Objects (mesh models) consist of elements. They are, in general, a set of points in 3D space (called vertices) and a surface that resides on these vertices. Surface is made of triangles, or (more rarely) quads or polygons. Polygons are resided on vertices and alltogether make the 3D volume of the object - this is what you actually see in 3D games. Complex shapes are not made of scaled and rotated boxes - they made of properly allocated vertices in 3D space and a polygons stretched on these vertices. So, before diving into world of 3D modelling, you will need to learn how to work with these important elements of 3D meshes. Working with such an elements in ZModeler is called to work on sublevel. This can be vertices level, polygons level and more rarely edges level.
Take a look at Editing Levels toolbar in top of ZModeler window. It contains buttons for the following levels (left to right):
Until this point, you have always been working on objects level and edited objects as whole - the Objects button in this toolbar have been pressed all the time. Now, a turn of vertices.
Reset the scene by selecting File/New in main menu. Then create a
Sphere primitive (the same way you've created Box primitive earlier).
To work with vertices, you need to switch object to vertices level.
Press Vertices button in toolbar (hotkey: '1'), highlight Sphere object
with mouse and click with left mouse button. It will turn to vertices level.
When object is on vertices level, a red dots are drawn - these are
You can move mouse cursor over the vertex and it will be highlighted. When vertex is highlighted, it's neighbour polygons (polygons that reside on this vertex) are highlighted. Plus, a green line drawn. This line is a vertex normal vector or simply a normal.
Vertex Normal specify how this vertex reflects the light and how neighbour polygons are shaded. In real world, light is reflected by surfaces - in each micro-point surface reflects the light depending on it's reflective properties, roughness, bumpness and other factors. Performing such a reflection of light in realtime applications is computativly expensive, so using Normals in vertices only is a simple solution.Currently, consider that each vertex has a normal and this normal needs to be directed somehow, so vertex can reflect the light and surface is shaded. You don't need to bother currently how to direct normals and how to achieve good shading - this will be discussed later.
Once you are on a vertices level, select upper half of vertices with
Notice that neighbour polygons are shaded red - just like an object was shaded when it was selected. Now, pick a Modify\Move tool and switch to selected mode. Selected vertices will display their normals (and an upper half of the sphere will look like a hedgehog). You are ready to Move selected vertices:
Move vertices up (you can use axes contstraints to move perfectly), switch selected mode off, and switch to Objects level by pressing an Objects button in toolbar (hotkey: '4'). You have just made a capsule (or cystern) out of simple sphere:
Press Polygons level button in toolbar (hotkey '3'), highlight capsule object and click on it. It will turn to polygons level. When object is on polygons level, red dots are drawen in the middle of each polygon. To highlight a polygon, move mouse inside polygon. If there are several polygons under cursor, the one whose red-dot most close to cursor will be highlighted. Of cause, you can still use "hit " technique to highlight the polygon you need.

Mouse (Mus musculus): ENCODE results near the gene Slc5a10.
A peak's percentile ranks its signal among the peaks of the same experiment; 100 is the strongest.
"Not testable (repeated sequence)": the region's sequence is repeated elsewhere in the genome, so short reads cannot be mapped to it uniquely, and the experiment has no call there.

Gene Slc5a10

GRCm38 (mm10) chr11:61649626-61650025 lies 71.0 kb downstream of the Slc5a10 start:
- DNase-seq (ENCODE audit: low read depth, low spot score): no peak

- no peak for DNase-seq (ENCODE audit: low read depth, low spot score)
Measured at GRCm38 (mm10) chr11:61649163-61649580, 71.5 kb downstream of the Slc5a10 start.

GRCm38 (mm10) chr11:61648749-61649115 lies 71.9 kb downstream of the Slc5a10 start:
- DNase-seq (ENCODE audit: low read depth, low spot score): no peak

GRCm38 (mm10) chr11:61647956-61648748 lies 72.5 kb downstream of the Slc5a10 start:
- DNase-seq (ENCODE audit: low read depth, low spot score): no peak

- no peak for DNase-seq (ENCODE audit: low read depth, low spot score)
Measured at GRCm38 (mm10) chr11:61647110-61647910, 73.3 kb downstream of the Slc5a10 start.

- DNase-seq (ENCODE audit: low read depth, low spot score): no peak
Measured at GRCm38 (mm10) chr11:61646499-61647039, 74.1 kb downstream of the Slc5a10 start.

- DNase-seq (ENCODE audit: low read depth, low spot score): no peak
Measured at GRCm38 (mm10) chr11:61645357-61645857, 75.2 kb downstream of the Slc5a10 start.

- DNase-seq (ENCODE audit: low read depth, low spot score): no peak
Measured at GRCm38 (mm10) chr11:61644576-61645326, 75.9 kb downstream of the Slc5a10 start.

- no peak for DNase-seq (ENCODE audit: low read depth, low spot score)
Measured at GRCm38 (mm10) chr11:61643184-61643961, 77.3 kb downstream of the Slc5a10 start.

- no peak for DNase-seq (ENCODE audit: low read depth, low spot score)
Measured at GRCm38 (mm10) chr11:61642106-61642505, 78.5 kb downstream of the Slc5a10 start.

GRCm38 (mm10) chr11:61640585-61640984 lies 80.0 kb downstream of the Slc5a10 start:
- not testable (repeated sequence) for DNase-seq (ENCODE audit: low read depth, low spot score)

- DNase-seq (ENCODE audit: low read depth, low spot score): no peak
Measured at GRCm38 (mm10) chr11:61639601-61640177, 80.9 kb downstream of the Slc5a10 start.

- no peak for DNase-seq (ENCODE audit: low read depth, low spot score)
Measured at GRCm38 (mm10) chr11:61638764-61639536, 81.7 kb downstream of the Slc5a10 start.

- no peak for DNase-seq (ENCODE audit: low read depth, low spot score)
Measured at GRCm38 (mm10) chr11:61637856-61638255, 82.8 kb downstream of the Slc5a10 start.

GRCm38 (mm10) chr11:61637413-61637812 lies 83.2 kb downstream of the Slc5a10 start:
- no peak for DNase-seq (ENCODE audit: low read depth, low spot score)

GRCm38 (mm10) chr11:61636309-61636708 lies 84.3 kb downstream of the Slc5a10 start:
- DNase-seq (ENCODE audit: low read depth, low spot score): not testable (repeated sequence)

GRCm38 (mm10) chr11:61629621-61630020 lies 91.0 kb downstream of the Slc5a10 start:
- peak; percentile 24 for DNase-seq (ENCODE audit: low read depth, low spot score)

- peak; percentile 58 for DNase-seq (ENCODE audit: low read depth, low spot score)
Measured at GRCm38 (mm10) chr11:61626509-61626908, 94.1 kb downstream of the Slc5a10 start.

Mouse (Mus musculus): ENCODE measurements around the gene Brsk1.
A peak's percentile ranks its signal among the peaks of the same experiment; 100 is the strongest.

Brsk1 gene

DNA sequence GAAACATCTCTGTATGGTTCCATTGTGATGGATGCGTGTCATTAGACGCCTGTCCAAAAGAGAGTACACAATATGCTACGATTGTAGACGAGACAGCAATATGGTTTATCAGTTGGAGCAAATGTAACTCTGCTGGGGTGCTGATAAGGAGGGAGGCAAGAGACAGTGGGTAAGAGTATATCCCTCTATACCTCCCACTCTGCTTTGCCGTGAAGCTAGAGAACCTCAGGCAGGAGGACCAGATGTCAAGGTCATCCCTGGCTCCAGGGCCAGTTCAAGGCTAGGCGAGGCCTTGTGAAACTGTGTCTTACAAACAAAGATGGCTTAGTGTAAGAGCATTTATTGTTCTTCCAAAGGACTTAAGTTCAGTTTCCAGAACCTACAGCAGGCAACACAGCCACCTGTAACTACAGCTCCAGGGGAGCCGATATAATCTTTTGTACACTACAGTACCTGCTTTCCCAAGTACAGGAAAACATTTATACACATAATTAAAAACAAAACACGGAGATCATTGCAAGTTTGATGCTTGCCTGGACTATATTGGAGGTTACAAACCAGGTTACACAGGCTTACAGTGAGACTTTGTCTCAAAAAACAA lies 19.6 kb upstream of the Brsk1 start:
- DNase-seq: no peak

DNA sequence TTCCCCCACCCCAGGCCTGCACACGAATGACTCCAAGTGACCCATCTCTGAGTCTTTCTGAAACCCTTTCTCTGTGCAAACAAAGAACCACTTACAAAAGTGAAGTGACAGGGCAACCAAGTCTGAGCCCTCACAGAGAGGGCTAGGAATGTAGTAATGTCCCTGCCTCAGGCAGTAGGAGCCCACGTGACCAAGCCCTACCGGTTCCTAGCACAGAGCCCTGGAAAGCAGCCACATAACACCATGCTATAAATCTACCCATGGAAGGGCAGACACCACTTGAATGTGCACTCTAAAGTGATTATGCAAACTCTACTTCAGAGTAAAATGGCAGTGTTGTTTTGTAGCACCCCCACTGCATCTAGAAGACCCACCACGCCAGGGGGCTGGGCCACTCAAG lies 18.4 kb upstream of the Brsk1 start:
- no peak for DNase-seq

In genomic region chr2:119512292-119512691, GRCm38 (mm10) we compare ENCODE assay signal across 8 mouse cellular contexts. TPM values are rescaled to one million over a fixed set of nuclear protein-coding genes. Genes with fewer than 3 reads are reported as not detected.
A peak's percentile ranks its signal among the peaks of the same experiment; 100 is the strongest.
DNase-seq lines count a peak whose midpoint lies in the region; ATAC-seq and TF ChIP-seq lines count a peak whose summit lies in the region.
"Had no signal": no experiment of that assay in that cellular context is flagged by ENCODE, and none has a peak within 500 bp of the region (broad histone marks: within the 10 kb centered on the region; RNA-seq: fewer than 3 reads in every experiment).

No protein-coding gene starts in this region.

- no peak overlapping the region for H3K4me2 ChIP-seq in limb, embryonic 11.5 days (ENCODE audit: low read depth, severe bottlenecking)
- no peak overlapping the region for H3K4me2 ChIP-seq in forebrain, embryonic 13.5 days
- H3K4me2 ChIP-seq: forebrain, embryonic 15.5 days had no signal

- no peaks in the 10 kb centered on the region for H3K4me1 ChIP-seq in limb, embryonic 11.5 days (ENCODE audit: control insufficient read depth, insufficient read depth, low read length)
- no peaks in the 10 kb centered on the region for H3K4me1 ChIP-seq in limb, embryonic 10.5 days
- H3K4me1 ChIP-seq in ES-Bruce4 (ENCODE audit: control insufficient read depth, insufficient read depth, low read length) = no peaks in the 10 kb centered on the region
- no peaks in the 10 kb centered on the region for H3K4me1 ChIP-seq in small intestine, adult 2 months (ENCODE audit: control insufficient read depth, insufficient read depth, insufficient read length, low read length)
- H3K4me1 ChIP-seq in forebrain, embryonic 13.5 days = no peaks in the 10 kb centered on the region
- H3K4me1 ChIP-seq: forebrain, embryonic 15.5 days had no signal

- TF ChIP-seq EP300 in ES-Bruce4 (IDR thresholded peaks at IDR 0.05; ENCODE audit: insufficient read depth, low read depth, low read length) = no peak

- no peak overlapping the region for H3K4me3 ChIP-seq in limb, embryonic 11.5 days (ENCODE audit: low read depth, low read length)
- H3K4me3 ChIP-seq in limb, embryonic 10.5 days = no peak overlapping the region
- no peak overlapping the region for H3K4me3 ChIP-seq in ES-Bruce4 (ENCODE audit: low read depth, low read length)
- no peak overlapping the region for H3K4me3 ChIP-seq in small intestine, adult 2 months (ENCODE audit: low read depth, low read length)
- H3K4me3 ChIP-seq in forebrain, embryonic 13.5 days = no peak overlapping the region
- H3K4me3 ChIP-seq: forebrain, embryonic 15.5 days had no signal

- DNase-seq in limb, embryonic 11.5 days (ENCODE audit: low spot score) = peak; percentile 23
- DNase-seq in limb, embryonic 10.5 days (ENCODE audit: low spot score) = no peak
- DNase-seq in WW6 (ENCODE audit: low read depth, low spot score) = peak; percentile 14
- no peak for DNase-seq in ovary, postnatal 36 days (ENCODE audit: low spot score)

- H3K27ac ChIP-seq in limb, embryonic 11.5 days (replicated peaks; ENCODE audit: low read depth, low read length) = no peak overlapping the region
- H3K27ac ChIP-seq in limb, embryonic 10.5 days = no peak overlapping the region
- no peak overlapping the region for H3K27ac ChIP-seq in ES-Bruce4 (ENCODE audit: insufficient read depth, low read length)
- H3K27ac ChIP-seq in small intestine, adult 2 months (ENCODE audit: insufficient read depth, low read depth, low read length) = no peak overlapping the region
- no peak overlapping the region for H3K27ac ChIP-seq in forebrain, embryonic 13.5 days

Using Select\Quadr tool, select bottom area polygons and some polygons
in central area. Polygons will be selected if their red-dot is inside
area of selection:
Switch to selected mode (note, no visual changes occure on polygons level when you switch selected mode on/off). Since ZModeler does not move polygons, we shall simply delete selected polygons. Pick a Modify\Delete tool and click in the view. Selected polygons will be deleted.
You can use 'Del' hotkey to perform delete operation without selecting a tool in commands bar. Using hotkeys save lots of time during modelling.
Switch selected mode off and switch to objects level.
Press Edges level button in toolbar (hotkey '2'), highlight capsule object and click on it. It will turn to edges level. Object does not contain edges as elements - they are a bit 'abstract'. Edges are made of polygons boundary (or exterior) - triangle polygon has three edges. Edges level have been added to ZModeler since it has valueable modelling benefit, but it has nothing to do with final model - how it's handled and drawn by game engine. To highlight an edge, move mouse cursor over any line between tow vertices and according edge will highlight - these vertices will show their normals and polygons that use highlighted edge will be drawn with highlight color. Since an edge is just a pair of connected vertices, you can move it just like vertices. Note, that most of tools does not work with edges in selected mode - you work with single edge at a time only. Tools that bring edges benefit in modelling will be discussed later.
You can switch frome one sub-levels (vertices/polygons/edges) to another sub-level by clicking an according button in toolbar (You do not need to switch to objects level). When an object is swtiched to sub-level, you can simply press required sublevel button or hit a hotkey ('1', '2' or '3'). If you are on sublevel in one object and need to switch to another object, you have to switch to objects level first.
Multiple objects can be switched to sublevel at a time. To switch several objects to sublevel, you have to select these objects first, then switch to selected mode then switch to sublevel (all selected objects will switch to this sublevel). Then switch selected mode off and you can edit several objects at a time. When you are on sublevel, object that wasn't switched to sublevel will be shaded with gray lines (no vertices or polygon dots will be drawn it such an object).